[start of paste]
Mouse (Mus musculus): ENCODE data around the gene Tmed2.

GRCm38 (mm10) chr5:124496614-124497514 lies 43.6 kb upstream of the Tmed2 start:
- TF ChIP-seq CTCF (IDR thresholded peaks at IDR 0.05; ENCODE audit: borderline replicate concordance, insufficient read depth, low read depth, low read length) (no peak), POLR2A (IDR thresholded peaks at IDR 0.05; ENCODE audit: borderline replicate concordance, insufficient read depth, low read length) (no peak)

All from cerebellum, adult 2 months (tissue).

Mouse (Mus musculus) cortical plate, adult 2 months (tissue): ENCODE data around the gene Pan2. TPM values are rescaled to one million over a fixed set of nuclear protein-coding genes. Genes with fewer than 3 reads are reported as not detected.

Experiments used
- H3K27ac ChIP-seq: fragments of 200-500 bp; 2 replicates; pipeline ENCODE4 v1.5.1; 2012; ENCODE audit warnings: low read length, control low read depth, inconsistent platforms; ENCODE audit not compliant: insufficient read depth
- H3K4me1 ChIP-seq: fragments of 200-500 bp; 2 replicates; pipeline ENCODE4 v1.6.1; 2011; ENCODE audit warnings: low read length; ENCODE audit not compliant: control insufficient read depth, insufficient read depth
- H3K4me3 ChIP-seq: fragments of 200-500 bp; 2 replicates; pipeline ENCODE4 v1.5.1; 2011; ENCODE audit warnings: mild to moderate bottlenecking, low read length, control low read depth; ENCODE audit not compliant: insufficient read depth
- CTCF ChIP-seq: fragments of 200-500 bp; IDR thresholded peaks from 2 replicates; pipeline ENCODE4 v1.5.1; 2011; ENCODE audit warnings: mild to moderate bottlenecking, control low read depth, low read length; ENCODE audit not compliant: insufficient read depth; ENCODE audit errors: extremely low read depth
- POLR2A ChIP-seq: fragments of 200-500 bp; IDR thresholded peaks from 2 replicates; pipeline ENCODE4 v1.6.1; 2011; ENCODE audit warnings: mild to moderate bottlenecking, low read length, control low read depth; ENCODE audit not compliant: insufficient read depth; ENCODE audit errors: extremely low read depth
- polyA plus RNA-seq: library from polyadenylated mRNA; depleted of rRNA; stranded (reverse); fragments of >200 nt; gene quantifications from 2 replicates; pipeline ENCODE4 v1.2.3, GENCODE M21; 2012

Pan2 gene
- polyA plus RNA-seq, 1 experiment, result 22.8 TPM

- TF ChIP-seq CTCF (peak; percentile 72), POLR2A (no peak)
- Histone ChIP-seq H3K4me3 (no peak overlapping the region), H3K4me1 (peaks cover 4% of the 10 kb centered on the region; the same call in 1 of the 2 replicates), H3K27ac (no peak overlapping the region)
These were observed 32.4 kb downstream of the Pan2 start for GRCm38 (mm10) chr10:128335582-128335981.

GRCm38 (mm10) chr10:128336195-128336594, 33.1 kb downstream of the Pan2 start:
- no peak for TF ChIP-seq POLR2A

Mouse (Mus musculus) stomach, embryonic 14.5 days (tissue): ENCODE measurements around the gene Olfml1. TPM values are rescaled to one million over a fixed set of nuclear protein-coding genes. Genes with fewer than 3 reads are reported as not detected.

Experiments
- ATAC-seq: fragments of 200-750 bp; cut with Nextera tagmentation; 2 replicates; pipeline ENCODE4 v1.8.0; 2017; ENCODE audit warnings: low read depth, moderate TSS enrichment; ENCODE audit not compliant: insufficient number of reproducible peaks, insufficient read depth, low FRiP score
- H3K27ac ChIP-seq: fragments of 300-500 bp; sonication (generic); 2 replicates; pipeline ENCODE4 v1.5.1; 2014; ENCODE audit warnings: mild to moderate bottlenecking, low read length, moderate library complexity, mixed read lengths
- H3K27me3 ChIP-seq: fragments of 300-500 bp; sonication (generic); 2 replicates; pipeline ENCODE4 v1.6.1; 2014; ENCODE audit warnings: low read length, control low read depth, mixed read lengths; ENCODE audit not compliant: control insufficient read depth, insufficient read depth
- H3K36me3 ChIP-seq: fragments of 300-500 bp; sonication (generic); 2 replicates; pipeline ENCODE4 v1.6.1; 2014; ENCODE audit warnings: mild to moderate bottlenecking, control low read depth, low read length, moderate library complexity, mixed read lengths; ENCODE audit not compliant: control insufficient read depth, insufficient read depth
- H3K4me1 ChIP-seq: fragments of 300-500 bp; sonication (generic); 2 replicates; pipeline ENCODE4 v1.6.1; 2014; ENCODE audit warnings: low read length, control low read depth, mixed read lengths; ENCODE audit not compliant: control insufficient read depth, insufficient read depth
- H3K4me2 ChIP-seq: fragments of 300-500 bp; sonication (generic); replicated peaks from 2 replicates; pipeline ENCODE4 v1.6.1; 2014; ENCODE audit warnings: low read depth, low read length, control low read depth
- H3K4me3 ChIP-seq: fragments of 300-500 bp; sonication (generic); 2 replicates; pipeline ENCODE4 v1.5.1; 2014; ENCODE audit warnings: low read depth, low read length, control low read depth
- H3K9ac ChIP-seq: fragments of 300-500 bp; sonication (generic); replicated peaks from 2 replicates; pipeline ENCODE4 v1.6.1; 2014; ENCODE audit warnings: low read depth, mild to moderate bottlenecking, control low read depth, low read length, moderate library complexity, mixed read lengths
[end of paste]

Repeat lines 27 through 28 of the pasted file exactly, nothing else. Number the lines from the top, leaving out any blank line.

- H3K4me2 ChIP-seq: fragments of 300-500 bp; sonication (generic); replicated peaks from 2 replicates; pipeline ENCODE4 v1.6.1; 2014; ENCODE audit warnings: low read depth, low read length, control low read depth
- H3K4me3 ChIP-seq: fragments of 300-500 bp; sonication (generic); 2 replicates; pipeline ENCODE4 v1.5.1; 2014; ENCODE audit warnings: low read depth, low read length, control low read depth